A New Sensualism

A new sensualism is emerging in this time of globalisation, a time when the globe is recreating itself. It is hard to imagine anything more elementary. It is not only that something is changing while everything else stays the same, rather it is a transformation of everything, including the nature of change itself. Technology is clearly no longer an instrument but a condition – it is becoming our nature. We live in a technonature on a radically changing planet. It is characterised by a technologically triggered climate change that confronts us as natural catastrophe, and a technological environment in which we are losing social bonds, while at the same time everything and everyone is connected. It has become clear that we cannot control and plan what is going on, and that in itself is integral to what is going on. We can feel and sense this new becoming. We live it. We are not detached from this extreme planetary transformation, but are in it and are part of it. The planet is not changing without us. The transformation going on cannot be looked at and studied like an object. What is changing is changing us: what we see and how we see, what we hear and how we listen, what we feel and how we feel – how the senses make sense – is transforming itself, and that is why sensing as such is becoming so surprisingly unfamiliar, new, intense, exciting, disturbing. We are being born into the environment of a transforming planet; we are exposed to the experience of it, to living in it. In our work we aim to let ourselves be affected by the elementary change we are going through. Our pieces work with presence and sensuality to feel, hear, see this self-transforming time and space. In doing so, some of them address technology and nature explicitly, others do not. It is not important. When technology becomes natural and nature is technologically transformed, this affects our existence and our senses – always. Not only when we use devices or talk about it. The transformation goes deeper and beyond technology’s instrumental function. If a piece is about presence then it is about the elementary nature of this change.

After a long period in which both works and people feel as if they are the last of a line, burdened by a certain melancholia and the heaviness of closure, of history being over, we experience an atmosphere of something else coming into existence. Indefinite beings, ones who start living and feeling in this new world, who start to be (in) technonature. That is why mere presence becomes so important in many pieces, including ours. What matters in them is the drive to open the senses, to approach our transforming existence as sincerely as possible, even innocently. On this planet which is giving birth to itself – and so to us – we are vulnerable and fragile. We are not dominant. We are not the strongest. We have the power to kill some or even many of us and a lot of life on earth, and we do so every day. But we are not life as such. There are forces in continuous motion within and without us, and we can clearly feel this today in the change and transformation that is happening around us, between us, within us, exceeding and surpassing us. We want to open ourselves to these forces and offer a space where we can get in touch with them. This changes our relationship to those who come to experience our work.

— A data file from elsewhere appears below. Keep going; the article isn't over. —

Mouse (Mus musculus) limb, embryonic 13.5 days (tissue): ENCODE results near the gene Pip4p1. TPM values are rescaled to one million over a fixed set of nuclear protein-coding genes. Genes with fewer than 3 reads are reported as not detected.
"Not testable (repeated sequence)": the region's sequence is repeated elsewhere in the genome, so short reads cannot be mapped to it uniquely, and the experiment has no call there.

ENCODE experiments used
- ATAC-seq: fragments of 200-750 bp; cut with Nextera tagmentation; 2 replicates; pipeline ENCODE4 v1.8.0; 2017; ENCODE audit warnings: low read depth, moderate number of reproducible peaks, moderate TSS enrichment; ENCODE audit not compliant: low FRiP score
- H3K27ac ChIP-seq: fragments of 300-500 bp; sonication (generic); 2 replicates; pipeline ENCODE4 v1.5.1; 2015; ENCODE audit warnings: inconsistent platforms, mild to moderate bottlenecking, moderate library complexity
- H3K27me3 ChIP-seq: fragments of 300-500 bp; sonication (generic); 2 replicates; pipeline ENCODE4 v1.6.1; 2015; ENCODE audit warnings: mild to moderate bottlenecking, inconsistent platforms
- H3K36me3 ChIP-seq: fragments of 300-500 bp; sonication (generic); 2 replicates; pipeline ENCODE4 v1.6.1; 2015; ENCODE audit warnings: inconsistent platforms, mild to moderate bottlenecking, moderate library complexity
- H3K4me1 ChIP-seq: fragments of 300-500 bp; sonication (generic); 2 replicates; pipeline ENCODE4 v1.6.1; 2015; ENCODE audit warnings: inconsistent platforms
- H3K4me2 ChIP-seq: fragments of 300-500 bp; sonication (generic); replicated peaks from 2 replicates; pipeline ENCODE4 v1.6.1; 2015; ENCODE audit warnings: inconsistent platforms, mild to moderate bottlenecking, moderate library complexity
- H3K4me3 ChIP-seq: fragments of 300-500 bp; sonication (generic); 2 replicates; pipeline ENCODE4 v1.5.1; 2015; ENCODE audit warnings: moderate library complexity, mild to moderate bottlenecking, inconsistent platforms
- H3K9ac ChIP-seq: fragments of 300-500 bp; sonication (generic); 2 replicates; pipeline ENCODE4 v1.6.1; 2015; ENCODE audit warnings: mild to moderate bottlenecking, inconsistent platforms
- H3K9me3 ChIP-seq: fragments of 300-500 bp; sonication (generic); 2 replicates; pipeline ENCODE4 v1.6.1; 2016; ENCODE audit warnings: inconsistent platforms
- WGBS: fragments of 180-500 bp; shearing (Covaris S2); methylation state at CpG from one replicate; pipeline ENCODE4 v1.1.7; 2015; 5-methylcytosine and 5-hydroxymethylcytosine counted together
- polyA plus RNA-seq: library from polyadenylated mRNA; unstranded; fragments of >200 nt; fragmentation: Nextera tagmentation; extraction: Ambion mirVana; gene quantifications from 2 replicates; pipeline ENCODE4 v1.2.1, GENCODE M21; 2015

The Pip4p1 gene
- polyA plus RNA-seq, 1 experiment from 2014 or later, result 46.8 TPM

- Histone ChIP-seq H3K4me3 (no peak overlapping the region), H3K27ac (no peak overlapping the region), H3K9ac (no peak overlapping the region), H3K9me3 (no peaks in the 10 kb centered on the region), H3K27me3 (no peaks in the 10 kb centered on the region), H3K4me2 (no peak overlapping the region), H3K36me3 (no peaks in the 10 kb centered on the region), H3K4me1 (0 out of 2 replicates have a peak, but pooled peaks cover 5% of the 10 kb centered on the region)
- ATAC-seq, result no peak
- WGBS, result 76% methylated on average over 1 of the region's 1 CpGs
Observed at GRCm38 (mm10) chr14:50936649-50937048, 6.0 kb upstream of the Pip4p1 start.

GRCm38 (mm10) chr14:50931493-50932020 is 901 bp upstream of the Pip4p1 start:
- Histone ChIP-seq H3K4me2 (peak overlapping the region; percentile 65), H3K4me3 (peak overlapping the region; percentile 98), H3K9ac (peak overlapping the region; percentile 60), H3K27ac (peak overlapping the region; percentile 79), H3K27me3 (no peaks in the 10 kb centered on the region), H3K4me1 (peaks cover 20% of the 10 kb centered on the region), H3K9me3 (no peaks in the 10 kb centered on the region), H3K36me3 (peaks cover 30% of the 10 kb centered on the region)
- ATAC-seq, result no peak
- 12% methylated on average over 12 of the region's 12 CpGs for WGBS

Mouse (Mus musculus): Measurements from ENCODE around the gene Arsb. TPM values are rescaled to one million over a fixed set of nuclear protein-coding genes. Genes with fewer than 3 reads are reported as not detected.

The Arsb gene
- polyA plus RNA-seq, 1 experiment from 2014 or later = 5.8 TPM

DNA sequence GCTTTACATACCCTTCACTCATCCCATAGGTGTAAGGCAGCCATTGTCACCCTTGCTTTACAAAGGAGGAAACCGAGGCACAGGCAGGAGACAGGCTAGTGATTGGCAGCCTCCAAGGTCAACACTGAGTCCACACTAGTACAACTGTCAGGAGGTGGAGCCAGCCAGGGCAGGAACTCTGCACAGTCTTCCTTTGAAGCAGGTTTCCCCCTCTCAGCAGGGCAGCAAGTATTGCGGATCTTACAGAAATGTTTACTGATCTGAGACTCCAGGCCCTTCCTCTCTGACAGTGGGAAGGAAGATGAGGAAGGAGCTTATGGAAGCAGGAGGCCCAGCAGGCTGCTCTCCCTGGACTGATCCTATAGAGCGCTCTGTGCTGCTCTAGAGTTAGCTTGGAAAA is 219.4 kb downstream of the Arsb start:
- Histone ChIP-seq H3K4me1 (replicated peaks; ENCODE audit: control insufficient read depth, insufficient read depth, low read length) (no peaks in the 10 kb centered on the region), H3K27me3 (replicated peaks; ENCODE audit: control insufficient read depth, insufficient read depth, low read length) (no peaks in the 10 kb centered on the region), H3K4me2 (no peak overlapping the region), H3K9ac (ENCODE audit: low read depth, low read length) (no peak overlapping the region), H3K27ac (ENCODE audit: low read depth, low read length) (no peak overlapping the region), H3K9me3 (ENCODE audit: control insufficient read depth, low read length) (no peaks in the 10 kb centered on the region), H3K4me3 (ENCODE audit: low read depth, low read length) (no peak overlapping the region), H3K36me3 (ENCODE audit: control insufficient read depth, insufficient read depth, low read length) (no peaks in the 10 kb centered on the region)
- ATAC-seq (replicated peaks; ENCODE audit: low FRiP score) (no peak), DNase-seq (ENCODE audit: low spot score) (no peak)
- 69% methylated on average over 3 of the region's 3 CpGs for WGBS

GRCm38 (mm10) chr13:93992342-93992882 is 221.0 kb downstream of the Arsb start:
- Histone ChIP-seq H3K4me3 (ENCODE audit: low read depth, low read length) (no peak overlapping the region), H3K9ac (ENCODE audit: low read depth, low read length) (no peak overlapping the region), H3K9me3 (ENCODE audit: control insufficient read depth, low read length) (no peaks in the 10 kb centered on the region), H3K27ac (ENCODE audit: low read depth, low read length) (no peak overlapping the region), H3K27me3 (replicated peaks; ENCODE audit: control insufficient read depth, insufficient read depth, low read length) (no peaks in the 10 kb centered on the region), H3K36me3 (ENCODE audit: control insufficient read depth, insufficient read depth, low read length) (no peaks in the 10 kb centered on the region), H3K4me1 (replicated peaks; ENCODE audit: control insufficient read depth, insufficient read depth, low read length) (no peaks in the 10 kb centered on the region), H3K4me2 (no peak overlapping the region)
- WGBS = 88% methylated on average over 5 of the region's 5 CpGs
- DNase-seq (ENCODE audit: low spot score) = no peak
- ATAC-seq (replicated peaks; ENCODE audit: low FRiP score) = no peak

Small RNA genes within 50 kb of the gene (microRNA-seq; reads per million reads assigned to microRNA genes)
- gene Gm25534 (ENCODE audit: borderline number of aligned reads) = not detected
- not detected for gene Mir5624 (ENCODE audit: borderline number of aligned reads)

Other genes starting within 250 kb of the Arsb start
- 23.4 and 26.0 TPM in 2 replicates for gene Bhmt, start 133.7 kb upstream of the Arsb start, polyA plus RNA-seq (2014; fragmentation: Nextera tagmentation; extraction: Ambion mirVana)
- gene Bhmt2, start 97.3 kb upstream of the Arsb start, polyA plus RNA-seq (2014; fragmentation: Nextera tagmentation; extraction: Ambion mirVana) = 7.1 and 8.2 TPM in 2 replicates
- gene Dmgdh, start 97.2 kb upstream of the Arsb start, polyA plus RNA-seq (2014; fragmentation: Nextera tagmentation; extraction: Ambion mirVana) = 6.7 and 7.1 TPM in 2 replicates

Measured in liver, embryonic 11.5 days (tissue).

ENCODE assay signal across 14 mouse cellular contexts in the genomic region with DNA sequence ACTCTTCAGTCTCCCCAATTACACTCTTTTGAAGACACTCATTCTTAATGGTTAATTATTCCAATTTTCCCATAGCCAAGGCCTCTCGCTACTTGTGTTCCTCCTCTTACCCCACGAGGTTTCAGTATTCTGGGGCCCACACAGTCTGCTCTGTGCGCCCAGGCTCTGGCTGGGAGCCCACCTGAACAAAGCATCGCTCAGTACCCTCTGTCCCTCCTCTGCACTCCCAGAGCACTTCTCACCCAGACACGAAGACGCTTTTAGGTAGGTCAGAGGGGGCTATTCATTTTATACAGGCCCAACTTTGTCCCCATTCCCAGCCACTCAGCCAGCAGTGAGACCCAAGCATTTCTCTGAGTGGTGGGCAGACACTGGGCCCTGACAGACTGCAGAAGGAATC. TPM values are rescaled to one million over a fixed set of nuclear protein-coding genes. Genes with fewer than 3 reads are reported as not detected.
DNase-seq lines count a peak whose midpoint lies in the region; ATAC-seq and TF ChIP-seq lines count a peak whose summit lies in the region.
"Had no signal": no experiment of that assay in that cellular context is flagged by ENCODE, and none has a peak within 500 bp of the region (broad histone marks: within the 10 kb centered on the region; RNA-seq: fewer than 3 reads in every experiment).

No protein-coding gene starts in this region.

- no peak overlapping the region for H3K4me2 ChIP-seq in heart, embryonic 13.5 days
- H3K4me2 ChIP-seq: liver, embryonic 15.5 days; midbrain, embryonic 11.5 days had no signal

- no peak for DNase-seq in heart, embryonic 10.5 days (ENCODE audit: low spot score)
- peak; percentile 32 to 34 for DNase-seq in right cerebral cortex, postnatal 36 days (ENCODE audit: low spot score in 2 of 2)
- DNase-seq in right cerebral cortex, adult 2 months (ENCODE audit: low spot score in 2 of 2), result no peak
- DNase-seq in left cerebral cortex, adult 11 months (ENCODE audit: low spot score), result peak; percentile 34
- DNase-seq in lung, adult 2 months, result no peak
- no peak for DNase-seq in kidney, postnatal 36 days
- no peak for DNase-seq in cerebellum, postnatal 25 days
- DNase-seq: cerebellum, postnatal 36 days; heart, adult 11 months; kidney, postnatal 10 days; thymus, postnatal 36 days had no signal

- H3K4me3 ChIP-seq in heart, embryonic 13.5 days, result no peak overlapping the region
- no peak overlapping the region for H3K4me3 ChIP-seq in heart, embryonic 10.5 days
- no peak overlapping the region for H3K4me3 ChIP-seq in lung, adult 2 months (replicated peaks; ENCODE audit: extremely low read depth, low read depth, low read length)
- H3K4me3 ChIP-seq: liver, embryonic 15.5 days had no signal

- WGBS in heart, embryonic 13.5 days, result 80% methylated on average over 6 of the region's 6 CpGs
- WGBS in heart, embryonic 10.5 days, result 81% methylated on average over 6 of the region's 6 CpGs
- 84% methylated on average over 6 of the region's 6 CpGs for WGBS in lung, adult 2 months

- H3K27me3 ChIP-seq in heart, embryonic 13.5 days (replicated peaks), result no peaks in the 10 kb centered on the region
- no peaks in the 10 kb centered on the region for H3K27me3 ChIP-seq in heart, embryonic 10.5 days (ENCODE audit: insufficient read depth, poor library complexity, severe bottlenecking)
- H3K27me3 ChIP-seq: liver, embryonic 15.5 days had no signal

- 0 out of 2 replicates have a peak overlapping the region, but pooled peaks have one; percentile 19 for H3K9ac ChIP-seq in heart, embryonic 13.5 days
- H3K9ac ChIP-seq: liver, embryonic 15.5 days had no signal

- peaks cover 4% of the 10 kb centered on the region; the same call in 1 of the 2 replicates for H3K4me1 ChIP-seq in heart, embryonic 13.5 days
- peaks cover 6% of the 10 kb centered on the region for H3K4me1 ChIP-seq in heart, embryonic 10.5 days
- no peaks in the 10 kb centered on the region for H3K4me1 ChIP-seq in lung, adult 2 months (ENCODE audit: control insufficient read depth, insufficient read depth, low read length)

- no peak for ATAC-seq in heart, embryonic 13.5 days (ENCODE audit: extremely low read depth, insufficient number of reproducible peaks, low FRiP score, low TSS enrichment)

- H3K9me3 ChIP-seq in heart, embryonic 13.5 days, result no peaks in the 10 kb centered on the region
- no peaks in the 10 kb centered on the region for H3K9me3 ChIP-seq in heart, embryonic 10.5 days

None of our pieces is ”interactive” but all of them engage with the audience and establish relationships, offer a kind of participation. The act of being present, of pure being there, happens in and as an environment. It is an environment that includes the audience, and that which appears in-between, consisting of relationships – bodies, feelings, sensations, perceptions. An environment of affects and forces to which you are exposed and connected, open to what becomes present right here and now. In this environment, another way of being an audience is emerging. It is not about what you see – neither what nor you – but about the state a piece offers. As an audience you still have to enter that state; being a spectator or visitor here does not mean staying outside, observing. From the outside you will not see. If a piece works, it does not force you into something, it gives you space and time for being. It is an offer, not a product and not a task, and it is not always happening. The pieces we are trying to make ask for a certain way of watching and being in them. A watching that is not triggered by anything interesting on the sidelines of what is being shown, and that is not an understanding on the part of the spectator. It is rather an appearing than a showing, and rather a meditation than an understanding. A watching as a state exceeding what you see and who you are as a spectator. Neither the performers nor the audience can control it, but all of them are involved in exploring a state in which watching becomes being sensually present. Our works follow a belief in presence, in sensuality, in openness. They are not critical, not ironic, not detached, not cool; neither are they personal or emotional. They are at the same time humble and risky, because they follow a drive. It is subtle and it is strong, it is a new experience of being on this planet. It is a sensual affirmation, a yes. This yes is not ignorant of violence, of injustice, of exploitation; it is not an escape from the suffering. It is charged by and opens itself up to what is stronger than any destruction. It echoes that there is something rather than nothing. This yes sounds like it is coming from somewhere else. It is the call of an adventure.